The countries with the most high cities were China and Mexico, with eight each. China specifically had the most high metropolises in Asia, and many of the world’s highest settlements, though most of its major cities lie outside the Tibetan and Mongolian Plateaus.
|Regional Breakdown of Top 50 Highest Cities|
As the table above highlights, while wide mountainous regions are concentrated in much of Asia, Latin America, and Africa, the Western world is largely located close to the water.
The West Sits Below
The U.S. and Canada each only had one city each crack the top 50 list: the Rocky Mountain-adjacent cities of Denver and Calgary.
Meanwhile, despite the European Alps stretching across eight countries and both Australia and New Zealand having many mountains tall enough to crack the list, both Europe and Oceania had no major city situated more than 1,000m above sea level.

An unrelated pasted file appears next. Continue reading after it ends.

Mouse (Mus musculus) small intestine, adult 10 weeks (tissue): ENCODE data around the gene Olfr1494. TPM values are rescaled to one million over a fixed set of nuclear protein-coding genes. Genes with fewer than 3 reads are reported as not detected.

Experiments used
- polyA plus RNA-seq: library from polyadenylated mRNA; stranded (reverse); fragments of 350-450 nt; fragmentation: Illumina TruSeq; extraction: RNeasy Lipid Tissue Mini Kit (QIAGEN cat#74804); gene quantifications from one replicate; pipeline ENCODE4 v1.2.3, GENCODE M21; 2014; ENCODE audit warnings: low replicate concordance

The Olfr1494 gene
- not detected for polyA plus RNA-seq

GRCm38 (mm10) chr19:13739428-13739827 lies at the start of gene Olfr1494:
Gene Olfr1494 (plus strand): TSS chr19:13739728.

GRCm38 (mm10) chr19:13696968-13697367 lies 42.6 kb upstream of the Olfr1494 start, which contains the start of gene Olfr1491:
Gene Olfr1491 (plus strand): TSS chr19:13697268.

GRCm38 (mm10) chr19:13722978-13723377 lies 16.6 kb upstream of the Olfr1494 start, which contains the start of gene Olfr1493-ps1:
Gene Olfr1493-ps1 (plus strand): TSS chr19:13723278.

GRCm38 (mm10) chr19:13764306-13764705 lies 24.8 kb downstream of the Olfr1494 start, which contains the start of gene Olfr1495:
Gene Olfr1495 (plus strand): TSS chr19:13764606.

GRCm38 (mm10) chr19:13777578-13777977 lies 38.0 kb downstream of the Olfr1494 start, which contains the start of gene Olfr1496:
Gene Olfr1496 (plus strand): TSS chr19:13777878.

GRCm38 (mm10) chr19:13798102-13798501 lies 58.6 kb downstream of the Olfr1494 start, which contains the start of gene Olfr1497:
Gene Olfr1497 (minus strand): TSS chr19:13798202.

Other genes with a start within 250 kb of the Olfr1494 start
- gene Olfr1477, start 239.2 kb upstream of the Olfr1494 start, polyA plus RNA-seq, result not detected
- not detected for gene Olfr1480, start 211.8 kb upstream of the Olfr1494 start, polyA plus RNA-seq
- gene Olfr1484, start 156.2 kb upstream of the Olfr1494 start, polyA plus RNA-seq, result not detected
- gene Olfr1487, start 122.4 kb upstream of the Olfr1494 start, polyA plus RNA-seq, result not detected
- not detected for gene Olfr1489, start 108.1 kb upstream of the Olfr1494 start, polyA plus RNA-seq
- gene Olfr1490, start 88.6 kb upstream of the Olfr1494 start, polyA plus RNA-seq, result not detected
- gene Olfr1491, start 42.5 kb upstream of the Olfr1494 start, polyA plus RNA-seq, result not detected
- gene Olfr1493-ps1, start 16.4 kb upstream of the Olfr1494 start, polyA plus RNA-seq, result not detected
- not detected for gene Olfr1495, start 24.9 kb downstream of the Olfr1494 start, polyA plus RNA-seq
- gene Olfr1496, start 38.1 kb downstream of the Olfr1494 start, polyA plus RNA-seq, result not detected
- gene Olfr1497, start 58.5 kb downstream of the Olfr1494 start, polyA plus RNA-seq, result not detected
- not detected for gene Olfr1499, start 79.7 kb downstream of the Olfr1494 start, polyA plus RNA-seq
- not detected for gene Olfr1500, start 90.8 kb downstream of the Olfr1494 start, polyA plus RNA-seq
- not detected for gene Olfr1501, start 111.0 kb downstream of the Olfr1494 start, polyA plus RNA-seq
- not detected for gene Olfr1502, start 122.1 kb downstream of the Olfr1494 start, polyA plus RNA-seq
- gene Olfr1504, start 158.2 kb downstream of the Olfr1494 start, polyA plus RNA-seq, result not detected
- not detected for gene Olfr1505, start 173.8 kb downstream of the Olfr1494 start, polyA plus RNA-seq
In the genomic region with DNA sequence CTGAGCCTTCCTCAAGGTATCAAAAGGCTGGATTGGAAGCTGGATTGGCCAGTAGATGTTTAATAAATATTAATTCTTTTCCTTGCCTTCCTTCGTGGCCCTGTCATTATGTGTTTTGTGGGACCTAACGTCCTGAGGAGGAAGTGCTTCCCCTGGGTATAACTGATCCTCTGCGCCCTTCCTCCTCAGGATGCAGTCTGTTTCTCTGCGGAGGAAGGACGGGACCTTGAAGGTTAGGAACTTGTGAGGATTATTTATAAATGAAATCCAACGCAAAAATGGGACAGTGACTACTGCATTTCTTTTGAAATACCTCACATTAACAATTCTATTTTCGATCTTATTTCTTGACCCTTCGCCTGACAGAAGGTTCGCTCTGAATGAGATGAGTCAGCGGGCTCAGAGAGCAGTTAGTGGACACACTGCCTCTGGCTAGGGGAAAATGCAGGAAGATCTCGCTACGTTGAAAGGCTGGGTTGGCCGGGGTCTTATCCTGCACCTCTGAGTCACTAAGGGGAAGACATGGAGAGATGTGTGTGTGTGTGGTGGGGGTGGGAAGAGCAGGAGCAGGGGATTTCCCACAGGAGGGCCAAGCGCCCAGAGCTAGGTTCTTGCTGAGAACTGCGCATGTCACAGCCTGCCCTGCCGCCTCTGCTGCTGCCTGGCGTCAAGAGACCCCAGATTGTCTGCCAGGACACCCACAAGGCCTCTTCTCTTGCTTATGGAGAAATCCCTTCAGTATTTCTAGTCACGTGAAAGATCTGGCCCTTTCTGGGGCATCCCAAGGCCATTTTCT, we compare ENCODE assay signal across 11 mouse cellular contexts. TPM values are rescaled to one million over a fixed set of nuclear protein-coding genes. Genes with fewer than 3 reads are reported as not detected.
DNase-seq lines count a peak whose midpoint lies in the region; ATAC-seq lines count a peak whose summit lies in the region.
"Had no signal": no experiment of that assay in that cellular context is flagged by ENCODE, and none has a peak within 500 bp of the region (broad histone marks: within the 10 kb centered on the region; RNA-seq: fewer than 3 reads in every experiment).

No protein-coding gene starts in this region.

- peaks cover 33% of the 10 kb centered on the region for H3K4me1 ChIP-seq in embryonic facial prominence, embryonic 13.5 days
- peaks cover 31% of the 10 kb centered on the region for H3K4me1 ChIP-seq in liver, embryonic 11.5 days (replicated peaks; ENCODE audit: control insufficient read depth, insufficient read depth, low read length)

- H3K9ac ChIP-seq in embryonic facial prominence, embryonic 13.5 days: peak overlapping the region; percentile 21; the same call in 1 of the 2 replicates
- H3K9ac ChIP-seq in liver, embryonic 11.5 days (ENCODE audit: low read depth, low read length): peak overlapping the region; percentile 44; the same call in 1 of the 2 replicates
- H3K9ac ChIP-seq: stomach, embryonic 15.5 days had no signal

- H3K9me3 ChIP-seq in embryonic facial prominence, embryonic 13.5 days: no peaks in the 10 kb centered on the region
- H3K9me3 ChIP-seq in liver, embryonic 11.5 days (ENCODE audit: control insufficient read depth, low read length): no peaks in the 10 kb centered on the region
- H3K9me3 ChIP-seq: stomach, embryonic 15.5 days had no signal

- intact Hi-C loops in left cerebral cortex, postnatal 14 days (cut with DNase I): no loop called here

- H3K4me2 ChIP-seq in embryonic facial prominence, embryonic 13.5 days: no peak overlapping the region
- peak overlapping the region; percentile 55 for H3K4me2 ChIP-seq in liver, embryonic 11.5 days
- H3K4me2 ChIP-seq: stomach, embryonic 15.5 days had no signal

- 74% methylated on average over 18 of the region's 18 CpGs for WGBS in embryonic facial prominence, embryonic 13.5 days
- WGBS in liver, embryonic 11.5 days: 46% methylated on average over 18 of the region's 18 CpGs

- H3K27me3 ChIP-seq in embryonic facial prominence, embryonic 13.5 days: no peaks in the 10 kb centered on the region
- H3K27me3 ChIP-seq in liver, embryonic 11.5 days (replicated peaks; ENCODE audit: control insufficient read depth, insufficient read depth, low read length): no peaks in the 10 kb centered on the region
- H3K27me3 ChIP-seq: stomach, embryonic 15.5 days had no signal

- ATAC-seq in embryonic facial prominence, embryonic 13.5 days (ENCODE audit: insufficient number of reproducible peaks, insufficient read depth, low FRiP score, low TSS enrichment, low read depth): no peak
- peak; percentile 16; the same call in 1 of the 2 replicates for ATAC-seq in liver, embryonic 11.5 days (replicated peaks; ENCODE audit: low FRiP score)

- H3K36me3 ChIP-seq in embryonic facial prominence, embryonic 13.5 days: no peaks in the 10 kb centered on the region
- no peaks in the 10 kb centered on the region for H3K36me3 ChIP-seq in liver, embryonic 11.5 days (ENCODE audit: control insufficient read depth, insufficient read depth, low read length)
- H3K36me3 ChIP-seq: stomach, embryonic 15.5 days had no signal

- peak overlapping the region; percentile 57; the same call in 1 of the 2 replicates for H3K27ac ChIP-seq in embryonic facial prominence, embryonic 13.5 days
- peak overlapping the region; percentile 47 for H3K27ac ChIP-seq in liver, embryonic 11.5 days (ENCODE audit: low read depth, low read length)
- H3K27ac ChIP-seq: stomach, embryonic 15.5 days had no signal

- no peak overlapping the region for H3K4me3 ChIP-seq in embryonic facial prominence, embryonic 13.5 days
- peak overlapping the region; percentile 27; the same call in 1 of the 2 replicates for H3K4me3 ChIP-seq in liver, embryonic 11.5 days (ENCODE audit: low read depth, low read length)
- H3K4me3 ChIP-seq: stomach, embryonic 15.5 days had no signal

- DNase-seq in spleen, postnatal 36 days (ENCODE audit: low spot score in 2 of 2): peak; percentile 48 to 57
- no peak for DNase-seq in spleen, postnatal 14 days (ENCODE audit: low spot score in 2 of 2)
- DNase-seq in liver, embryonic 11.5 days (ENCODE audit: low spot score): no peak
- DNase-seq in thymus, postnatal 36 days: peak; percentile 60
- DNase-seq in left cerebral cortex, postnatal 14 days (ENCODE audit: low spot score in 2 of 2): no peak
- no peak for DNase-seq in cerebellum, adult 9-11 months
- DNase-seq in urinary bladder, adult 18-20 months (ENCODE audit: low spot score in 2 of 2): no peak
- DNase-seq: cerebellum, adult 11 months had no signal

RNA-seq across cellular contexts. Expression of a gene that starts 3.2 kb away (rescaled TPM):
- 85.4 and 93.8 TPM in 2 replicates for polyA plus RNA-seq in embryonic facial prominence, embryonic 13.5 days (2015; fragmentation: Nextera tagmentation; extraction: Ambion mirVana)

But though most of humanity remains concentrated near sea level, it is impressive to remember that hundreds of millions of people live in cities higher than Dubai’s Burj Khalifa, the world’s highest tower.
In fact, studies have shown that living at higher altitudes has associated health benefits, including better cardiovascular health and lower incidence of stroke and cancer.
Regardless if future trends push more people thousands of meters into the sky, humanity has proven that it can prosper.
Mapped: Which Countries Have the Worst Air Pollution?
This population-weighted cartogram shows the countries with the worst air pollution, based on fine particulate matter (PM2.5) concentration.